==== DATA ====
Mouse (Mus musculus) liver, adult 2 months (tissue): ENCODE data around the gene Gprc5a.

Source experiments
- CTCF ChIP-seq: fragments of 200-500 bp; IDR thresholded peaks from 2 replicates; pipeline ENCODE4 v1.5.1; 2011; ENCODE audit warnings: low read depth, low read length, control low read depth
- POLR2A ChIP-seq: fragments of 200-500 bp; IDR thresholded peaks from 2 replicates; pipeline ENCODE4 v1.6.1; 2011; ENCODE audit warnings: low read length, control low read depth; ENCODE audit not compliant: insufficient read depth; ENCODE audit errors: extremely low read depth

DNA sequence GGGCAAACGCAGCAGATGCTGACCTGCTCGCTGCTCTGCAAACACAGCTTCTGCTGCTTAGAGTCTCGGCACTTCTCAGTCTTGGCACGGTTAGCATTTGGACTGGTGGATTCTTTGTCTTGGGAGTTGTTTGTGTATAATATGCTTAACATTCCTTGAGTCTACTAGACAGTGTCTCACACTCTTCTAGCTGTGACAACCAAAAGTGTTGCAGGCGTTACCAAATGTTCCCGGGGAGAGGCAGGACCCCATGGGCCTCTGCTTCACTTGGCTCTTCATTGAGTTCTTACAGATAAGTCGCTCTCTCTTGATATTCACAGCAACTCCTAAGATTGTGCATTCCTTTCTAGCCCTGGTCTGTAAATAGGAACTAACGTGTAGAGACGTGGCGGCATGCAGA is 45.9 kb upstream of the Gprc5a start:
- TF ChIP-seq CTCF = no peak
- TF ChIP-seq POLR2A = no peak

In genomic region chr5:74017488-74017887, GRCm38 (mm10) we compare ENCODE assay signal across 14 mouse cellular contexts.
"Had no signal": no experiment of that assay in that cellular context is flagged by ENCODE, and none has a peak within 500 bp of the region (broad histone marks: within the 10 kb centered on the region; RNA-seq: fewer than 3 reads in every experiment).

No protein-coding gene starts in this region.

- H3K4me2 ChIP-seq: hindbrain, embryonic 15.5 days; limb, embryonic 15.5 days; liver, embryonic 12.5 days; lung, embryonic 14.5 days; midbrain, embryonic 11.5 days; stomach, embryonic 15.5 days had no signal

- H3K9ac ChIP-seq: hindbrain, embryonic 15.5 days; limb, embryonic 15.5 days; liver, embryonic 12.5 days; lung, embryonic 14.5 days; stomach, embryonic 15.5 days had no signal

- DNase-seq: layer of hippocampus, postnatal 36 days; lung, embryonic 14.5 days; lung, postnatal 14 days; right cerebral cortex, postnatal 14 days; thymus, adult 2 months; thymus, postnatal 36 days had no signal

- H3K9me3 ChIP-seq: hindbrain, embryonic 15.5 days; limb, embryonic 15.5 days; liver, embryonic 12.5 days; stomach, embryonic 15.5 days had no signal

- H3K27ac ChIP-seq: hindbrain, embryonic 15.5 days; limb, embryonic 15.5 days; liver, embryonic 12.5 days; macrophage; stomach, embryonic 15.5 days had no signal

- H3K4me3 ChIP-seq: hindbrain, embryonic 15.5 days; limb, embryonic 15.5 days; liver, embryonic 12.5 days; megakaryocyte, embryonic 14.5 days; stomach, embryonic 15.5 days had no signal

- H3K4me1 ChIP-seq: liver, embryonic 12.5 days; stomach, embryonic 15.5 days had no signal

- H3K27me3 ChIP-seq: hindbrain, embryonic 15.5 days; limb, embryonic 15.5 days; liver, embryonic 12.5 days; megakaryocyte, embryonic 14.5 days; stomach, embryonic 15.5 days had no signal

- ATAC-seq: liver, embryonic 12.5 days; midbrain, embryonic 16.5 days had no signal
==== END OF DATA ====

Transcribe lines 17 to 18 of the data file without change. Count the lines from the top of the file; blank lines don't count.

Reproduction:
- H3K4me1 ChIP-seq: liver, embryonic 12.5 days; stomach, embryonic 15.5 days had no signal

- H3K27me3 ChIP-seq: hindbrain, embryonic 15.5 days; limb, embryonic 15.5 days; liver, embryonic 12.5 days; megakaryocyte, embryonic 14.5 days; stomach, embryonic 15.5 days had no signal